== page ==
ants across those genes, the PGX guided dosing had
significantly less out of range INRs. The PGX
guided arm, in secondary end point analyses, proved
to better predict the stable dose (Figures 1 and 2),
required less dosing changes, and when doses needed
to be adjusted, the PGX arm required less change in
the dose.

Other Treatments and PGX
PGX has also proven beneficial in the dosing
and treatment choices in several other areas of ther-
apy. In heart failure, P-adrenergic receptor (ADRB)
genetics have been associated with survival, cardiac
remodeling, and left ventricular ejection fraction
with P-blockers.17 The ability of hydrochlorothiazide
to lower blood pressure and reduce hard outcomes
such as myocardial infarction and stroke have been
linked to genetic differences in the adducin 1
(ADD1) gene. s In oncology therapeutics, thiopurine
S-methyltransferase (TPMT) genetic mutations have
been associated with increased toxicity to agents
such as 6-mercaptopurine and azathioprine and thus
the need for lower dosing. Genetic differences in the
genes encoding p-glycoprotein (MDR1), the mu
opiod receptor (OPRM1), and a CYP metabolizing
enzyme (CYP2D6) are linked to opiate efficacy and
side effects in pain management.19' 20 In Alz-
heimer's, apolipoprotein E (APOE) genetics of drugs
such as tacrine, donepezil, and rivastigmine have
been linked to clinical response.21 These examples
merely touch the surface of the studied PGX interac-
tions and begin to lay the groundwork for a poten-


tially new way to dose medications.
Summary
Variability in patient response to therapy makes
it difficult to correctly treat patients and know what
therapy and dose is most appropriate to initiate.
PGX is an emerging area of study that can aid in in-
creasing treatment effectiveness over a shorter
amount of time. Warfarin and the genes encoding its
metabolizing enzyme, CYP2C9, and its site of ac-
tion, VKORC1, is an exciting application of PGX
research. CYP2C9*2 and *3 polymorphisms have
been associated with reduced enzyme activity, and in
vivo, a reduced warfarin maintenance dose. Like-
wise, VKORC1 1173C>T has been associated with
less warfarin to achieve adequate anticoagulation.
The use of PGX information is gaining clinical rec-
ognition as the FDA has approved the use of PGX
data on warfarin's package insert with a subsequent
approval of a lab test (Verigene Warfarin Metabo-
lism Nucleic Acid Test) to assess these genetic poly-
morphisms.22 The role of PGX in clinical therapy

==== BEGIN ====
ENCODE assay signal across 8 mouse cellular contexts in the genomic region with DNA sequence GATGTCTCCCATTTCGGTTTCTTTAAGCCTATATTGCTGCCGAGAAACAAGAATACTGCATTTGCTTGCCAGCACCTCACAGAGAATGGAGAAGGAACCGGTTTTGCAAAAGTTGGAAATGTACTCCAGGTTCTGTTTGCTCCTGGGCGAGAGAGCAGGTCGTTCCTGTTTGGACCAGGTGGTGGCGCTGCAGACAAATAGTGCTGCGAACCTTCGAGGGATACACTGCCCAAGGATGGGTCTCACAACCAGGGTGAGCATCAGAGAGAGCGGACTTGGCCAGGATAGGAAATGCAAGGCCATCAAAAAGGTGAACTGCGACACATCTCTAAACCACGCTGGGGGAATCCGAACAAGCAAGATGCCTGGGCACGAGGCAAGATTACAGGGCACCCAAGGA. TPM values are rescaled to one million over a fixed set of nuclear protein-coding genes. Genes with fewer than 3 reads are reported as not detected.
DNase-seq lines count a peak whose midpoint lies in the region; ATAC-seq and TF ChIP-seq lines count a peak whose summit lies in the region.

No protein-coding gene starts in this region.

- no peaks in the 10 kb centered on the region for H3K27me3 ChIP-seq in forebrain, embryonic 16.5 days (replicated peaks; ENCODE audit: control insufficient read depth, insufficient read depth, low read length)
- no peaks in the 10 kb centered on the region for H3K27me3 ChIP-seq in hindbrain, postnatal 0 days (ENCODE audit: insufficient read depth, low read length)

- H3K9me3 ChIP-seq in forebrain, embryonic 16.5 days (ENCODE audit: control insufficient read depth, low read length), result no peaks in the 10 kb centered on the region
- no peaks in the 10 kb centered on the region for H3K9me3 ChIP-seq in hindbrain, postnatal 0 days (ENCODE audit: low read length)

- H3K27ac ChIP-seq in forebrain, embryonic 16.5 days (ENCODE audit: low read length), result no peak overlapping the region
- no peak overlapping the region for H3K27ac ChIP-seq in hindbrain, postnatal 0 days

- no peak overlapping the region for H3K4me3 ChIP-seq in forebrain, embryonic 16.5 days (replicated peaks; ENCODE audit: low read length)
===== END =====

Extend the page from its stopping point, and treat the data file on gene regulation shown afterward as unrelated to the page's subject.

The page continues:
will continue to grow beyond its current applications
in heart failure, hypertension, oncology, pain man-
agement, and dementia.

References
1. Antonarakis SE, Lyle R, Dermitzakis ET, Rey-
mond A, Deutsch S. Chromosome 21 and down
syndrome: from genomics to pathophysiology.
Nat Rev Genet 2004;5:725-38.
2. Castellani C, Cuppens H, Macek M, Jr., et al.
Consensus on the use and interpretation of cystic
fibrosis mutation analysis in clinical practice. J


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Dose
(niagwk)


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Cyst Fibros 2008;7:179-96.
3. Nicholls DP, Cather M, Byrne C, Graham CA,
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4. Evans DA, Clarke CA. Pharmacogenetics. Br
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5. Anderson JL, Horne BD, Stevens SM, et al.
Randomized trial of genotype-guided versus
standard warfarin dosing in patients initiating
oral anticoagulation. Circulation 2007;116:2563-
70.
6. Langaee TY, Gong Y, Yarandi HN, et al. Asso-
ciation of CYP3A5 polymorphisms with hyper-
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7. Bristol-Myers Squibb. Coumadin (warfarin so-
dium) package insert. Princeton, NJ:2007 Nov.
8. The Seventh ACCP Consensus Conference on
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The PharmaNote is Published by:
The Department of Pharmacy
Services, UF Family Practice Medical
Group, Departments of Community
Health and Family Medicine and
Pharmacy Practice
University of Florida


John G. Gums Editor
Pharm.D.

R. Whit Curry, M.D. Associate Editor

Shawn Anderson Assistant Editor
Pharm.D.


El W W W WW W W ^


PharmaNote Volume 23, Issue 10 July 2008